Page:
By Antwan Lewis
FOX 5 Reporter
I’ve always loved Brooklyn, even though I grew up in Virginia. During the summers, my whole family would come up to visit relatives in Red Hook (Thomas and Rachel McNair - my aunt and uncle; they were very big in the community). Often, we would drive around the borough and I would stick my head out and listen to all of the sounds; it was so different than the Norfolk area. While staying in Brooklyn, I remember hearing Diana Ross and Stevie Wonder being played at 1am. We were supposed to be asleep, but it was such energy; I loved it. Every day, we’d go to the corner to buy a hot dog. All of these things that were not so common in our Commonwealth, are things that I remember now. It’s what I loved about New York.
As you know, Red Hook was a tough place when I was growing up in the 70’s; we are talking about a time when Red Hook was not Sunnybrook Farms, it was a place where there was crime. We could not go too far from the apartment building and my grandma was always very protective of us, but it’s evolved and the city has maintained its faith in Red Hook.
Tourists and in-the-know New Yorkers go there now. There has been a resurgence and my family is still there and they are proud to be community activists. These family members gave me a connection to New York; even though I had a Southern accent, I could still talk about New York in a confident manner because I had fond memories that I could draw on.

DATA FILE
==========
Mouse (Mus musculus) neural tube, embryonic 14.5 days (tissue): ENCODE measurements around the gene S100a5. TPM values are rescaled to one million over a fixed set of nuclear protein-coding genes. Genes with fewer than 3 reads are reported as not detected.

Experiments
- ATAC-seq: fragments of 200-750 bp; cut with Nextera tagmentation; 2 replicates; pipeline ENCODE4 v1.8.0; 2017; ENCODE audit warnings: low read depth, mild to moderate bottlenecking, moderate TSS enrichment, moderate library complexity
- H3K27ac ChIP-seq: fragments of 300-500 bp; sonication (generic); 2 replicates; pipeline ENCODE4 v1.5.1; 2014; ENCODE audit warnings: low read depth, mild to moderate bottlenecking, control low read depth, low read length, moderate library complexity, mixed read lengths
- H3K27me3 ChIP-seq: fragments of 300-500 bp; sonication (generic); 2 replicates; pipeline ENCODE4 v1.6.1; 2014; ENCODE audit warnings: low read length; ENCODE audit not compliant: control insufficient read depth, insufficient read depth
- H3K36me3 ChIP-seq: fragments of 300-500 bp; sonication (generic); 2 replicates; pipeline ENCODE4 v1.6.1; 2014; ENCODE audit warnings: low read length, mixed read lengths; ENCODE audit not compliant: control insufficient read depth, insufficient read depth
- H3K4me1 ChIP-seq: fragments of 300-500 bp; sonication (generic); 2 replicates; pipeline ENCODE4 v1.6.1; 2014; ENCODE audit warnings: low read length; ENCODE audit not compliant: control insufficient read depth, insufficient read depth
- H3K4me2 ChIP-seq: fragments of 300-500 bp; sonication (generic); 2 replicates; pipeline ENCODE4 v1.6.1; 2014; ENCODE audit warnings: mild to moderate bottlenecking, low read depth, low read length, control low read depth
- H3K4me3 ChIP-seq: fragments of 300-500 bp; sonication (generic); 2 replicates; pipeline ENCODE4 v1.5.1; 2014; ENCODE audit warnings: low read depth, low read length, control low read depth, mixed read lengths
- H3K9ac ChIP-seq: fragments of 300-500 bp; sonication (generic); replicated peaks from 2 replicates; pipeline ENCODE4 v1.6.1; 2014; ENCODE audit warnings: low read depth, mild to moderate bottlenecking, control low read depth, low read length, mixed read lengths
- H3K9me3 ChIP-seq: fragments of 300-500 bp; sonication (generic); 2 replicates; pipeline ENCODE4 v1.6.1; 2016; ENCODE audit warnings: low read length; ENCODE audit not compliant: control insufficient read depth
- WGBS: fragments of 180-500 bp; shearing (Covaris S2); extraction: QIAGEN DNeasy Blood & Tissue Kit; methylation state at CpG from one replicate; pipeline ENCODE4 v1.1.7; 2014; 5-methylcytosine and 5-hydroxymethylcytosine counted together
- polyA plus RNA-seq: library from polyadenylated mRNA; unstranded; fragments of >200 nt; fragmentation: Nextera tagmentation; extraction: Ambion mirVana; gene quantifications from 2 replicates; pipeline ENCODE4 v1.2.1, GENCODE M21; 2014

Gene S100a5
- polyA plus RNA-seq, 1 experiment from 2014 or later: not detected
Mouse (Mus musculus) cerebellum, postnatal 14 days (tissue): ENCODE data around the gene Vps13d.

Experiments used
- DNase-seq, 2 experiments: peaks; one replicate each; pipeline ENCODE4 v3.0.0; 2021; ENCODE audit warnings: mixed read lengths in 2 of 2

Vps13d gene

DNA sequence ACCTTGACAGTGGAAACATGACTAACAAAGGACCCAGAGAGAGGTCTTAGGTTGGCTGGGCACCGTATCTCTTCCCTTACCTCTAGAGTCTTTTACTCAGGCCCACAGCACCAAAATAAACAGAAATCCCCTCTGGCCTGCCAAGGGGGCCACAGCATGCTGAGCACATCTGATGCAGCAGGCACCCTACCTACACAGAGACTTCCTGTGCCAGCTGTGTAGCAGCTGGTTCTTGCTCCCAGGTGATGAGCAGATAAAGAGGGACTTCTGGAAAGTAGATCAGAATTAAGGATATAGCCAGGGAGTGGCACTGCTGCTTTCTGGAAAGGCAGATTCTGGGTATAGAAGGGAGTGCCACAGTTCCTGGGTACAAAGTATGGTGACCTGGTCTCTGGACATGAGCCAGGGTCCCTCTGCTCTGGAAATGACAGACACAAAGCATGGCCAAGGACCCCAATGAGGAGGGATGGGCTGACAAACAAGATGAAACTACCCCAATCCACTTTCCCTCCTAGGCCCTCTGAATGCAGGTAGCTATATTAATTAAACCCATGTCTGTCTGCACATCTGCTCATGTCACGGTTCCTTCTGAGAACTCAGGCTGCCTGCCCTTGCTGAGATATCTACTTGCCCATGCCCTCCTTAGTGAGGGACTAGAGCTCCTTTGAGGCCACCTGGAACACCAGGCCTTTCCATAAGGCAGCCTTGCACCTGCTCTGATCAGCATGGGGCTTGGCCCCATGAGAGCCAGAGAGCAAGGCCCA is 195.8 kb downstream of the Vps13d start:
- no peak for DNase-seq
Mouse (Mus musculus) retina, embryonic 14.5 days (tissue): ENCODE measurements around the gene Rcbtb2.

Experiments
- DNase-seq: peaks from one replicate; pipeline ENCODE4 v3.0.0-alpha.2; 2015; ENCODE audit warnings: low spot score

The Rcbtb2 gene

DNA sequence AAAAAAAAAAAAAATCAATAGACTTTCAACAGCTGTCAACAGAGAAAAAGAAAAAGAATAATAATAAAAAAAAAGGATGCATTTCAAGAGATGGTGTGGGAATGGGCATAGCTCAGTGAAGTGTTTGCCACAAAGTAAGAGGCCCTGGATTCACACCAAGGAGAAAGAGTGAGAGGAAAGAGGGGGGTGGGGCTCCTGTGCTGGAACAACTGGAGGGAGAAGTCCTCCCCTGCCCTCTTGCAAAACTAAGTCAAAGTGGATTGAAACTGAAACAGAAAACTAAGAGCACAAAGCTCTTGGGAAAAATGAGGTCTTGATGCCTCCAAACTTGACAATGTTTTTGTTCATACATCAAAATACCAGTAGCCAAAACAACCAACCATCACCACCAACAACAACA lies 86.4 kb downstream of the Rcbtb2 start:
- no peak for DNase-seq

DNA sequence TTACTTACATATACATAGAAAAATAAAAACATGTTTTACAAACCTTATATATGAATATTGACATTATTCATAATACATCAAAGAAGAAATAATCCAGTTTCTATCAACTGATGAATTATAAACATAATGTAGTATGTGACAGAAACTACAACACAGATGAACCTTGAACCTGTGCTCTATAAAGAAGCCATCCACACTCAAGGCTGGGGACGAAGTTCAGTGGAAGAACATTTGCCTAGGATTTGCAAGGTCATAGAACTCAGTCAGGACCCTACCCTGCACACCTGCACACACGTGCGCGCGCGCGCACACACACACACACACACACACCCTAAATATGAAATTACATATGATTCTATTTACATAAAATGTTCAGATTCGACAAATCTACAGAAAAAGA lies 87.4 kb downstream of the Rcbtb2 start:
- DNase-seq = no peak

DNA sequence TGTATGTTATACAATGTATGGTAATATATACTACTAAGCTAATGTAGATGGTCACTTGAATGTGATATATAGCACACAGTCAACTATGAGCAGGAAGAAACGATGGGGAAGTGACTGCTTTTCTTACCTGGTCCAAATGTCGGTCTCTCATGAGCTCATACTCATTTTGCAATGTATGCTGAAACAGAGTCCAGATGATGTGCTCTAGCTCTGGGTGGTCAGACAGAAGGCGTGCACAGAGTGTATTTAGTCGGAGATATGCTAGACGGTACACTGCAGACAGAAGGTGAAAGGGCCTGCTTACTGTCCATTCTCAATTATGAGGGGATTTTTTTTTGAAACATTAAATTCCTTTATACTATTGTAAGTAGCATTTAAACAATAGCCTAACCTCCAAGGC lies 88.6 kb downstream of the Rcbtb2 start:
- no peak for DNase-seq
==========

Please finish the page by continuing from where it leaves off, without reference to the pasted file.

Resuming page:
My uncle and my aunts were very helpful, they wanted me in Brooklyn, they are still mad at me for not living in Ft. Greene or Park Slope, but I wanted to be in the city. I wanted to be in Manhattan and my uncles gave in. Yet, they are still there if I need them and for that I am very thankful. If it weren’t for those summers in Brooklyn as a child, I wouldn’t have been able to adjust to New York as well as I have.
I was in Red Hook last summer to do a story on Carmelo Anthony joining the Knicks (he’s also from Red Hook) and while I was there, ran into some of the guys from the apartments, and when they figured out I was a nephew of the McNair family now working for Fox 5 one of them started taking me around to others in the complex saying “He’s one of us.” It was those summer visits to Brooklyn as a child that helped ease my transition to New York when I started working here.•